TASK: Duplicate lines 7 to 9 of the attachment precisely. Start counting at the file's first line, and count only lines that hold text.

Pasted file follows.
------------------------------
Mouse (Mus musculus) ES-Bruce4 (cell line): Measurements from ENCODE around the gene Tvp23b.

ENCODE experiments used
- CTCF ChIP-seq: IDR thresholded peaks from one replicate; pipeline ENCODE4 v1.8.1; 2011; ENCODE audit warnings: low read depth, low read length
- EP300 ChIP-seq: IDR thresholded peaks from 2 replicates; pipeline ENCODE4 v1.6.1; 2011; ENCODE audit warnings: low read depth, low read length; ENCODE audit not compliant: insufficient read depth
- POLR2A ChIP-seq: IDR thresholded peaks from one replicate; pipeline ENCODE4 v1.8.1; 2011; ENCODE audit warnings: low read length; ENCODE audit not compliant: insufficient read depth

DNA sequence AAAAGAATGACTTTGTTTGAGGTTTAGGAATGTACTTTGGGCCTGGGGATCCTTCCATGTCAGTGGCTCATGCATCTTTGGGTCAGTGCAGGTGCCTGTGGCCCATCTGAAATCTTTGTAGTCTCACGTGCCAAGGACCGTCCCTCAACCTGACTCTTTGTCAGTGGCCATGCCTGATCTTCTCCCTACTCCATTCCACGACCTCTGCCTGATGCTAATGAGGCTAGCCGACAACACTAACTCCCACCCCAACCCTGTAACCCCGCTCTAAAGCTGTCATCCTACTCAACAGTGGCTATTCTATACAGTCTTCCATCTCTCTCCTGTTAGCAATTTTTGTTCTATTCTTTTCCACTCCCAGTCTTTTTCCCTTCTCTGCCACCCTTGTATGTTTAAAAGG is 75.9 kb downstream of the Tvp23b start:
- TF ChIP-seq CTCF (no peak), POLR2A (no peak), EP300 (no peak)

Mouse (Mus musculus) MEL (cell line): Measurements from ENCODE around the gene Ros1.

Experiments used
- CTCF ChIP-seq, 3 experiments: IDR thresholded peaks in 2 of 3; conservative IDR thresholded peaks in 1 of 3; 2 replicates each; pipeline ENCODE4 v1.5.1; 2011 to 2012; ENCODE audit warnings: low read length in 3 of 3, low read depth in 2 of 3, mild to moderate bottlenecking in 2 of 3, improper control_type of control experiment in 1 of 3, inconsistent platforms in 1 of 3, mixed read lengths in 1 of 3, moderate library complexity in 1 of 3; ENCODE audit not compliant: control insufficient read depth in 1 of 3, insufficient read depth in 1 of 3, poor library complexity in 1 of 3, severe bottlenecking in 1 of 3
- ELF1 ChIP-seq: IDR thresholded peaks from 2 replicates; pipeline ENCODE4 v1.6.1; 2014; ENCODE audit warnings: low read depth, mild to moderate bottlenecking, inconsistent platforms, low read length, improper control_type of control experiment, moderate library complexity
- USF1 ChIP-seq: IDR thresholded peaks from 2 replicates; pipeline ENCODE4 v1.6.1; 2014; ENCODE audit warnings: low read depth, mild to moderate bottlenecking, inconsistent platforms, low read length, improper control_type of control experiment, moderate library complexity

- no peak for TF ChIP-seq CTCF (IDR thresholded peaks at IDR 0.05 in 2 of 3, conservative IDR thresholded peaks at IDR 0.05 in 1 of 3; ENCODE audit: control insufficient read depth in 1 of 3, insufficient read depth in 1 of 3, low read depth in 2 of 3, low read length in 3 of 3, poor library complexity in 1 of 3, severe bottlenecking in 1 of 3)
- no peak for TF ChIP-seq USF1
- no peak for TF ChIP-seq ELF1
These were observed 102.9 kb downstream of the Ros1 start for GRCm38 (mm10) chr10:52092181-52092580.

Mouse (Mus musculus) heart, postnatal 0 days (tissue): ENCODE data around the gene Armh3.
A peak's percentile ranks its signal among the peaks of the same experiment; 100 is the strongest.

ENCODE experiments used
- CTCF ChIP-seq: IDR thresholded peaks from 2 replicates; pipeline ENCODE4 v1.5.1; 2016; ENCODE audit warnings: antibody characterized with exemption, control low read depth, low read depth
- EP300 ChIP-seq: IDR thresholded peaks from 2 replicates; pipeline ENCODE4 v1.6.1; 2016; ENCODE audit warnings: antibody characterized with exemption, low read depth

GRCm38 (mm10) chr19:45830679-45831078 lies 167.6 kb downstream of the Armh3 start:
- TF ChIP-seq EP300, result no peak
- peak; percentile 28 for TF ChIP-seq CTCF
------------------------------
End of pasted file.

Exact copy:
- TF ChIP-seq CTCF (no peak), POLR2A (no peak), EP300 (no peak)

Mouse (Mus musculus) MEL (cell line): Measurements from ENCODE around the gene Ros1.

Experiments used